Alanis Morissette Havoc and Bright Lights
With her new album Havoc and Bright Lights, Alanis Morissette re-affirms herself as a music icon with a vibrant message and fierce spirit, more than fifteen years since she popped onto the scene in the 1990s.
Lead single Guardian features crunchy guitar riffs, a massive chorus and her requisite sing-the-verse-and-shout-the-chorus structure (the kind that obviously inspired legions of Avril Lavignes over the years).
Woman Down is another defiant Alanis anthem, while ‘Til You features shimmery production and lyrics about determination and how she’s “dodging bullets” until the right moment comes.
Musically, Havoc and Bright Lights is highlighted by some wonderfully thick guitar chords (such as on Guardian), while Morissette’s typically snarly wailing comes across the best on tracks like Celebrity (a middle finger to society’s obsession with ‘fame’ – Give me celebrity/my kingdom to be famous, she demands).
Other bright lights on the record (pun intended) include Empathy (nice piano touches), Lens (a religion debate), the dark Numb (sample lyric: I feel smothered and encumbered), Receive, and the sweeping closer Edge of Evolution. In all, Havoc and Bright Lights is an impressive effort all-around, one that should please long-time fans.
Alanis Morissette has endured over the years, from her precipitous rise to the top with Jagged Little Pill to finding herself as a creative artist, so to speak. She didn’t succumb to the buzz of being “cutting edge” in the 1990s, and instead has forged her way into a more-than-respectable place in the music world.
This album should further cement her as one of the more important female solo artists of all time, and who knows, maybe it’ll get her another radio hit or two? –A.G.
Slightly Stoopid Top of the World
For their sixth studio album, So Cal-bred reggae/ska outfit Slightly Stoopid deliver more of the jammy, Sublime-influenced reggae/rock that has helped them become the icons they are today.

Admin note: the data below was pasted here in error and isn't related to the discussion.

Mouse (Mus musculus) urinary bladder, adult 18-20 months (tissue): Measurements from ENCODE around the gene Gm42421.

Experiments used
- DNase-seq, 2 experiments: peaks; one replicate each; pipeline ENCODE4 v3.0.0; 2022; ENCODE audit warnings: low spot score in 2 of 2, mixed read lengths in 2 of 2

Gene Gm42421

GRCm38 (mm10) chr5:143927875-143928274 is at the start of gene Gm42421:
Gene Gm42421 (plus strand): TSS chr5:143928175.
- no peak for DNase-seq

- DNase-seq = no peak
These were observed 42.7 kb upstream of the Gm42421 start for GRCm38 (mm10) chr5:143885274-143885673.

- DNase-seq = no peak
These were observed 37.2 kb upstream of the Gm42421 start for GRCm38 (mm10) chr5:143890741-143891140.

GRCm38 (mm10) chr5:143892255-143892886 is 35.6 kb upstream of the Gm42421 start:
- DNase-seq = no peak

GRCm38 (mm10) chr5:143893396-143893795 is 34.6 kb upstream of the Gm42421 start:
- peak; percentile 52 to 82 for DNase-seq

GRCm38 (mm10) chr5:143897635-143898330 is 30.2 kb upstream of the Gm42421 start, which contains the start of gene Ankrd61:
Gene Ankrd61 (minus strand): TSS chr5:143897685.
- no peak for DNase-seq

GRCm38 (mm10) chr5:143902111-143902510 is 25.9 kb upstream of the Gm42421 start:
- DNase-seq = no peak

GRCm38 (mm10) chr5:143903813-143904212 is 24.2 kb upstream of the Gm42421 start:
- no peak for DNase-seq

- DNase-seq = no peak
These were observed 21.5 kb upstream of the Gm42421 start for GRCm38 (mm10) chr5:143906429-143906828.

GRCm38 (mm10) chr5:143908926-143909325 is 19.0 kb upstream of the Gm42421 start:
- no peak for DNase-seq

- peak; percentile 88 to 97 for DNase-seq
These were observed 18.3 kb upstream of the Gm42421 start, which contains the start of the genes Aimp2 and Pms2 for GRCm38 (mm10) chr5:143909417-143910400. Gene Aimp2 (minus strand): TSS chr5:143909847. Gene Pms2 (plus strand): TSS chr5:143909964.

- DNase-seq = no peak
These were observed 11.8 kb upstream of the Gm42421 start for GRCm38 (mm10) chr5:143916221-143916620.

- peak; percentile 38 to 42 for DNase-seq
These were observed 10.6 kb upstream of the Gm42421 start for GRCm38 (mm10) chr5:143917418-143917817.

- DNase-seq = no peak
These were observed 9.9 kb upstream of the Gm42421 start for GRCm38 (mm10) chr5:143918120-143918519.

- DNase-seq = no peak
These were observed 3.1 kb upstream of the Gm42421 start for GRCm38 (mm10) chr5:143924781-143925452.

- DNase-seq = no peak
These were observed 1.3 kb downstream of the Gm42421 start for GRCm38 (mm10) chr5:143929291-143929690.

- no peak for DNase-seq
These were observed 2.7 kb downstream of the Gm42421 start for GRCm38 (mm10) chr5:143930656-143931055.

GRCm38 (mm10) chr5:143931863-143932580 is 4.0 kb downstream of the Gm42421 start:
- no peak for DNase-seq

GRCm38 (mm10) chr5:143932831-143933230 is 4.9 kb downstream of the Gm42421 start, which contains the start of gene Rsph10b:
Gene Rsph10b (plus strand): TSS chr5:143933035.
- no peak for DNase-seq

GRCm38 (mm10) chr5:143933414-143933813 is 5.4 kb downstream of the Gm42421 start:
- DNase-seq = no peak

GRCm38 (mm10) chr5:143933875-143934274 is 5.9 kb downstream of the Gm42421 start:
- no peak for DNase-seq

Of course, the band was signed by the late Brad Nowell when they were teenagers, and it’s obvious that they (and their peers) might not exist if not for the trail-blazing that the original Sublime did to the music world.
That said, Stoopid have been able to craft a unique sound throughout the course of their seventeen-year career, blending blues, acoustic folk, and dub into their beach-ready rhythms.
Top of the World is a long album, at 21 tracks, but it isn’t without its highlights – album opening title track is vintage SS – rap/talk vocals, laid-back guitars and an almost hip-hop beat lay the foundation for the album solidly. Devil’s Door lets them experiment a bit, jazzy horns and a bevy of percussive instruments leading the charge. The horns also take center stage on Way You Move.
Barrington Levy stops by for the old-school sounding Ur Love, which creates a massive groove with its dub/dancehall touches. The appropriately-titled Ska Diddy (as well as Underneath the Pressure) continue the good vibes, while Just Thinking (featuring Chali 2Na) is one of the album’s best moments. There’s even a space-y cover of Bruce Springsteen’s I’m On Fire, for good measure.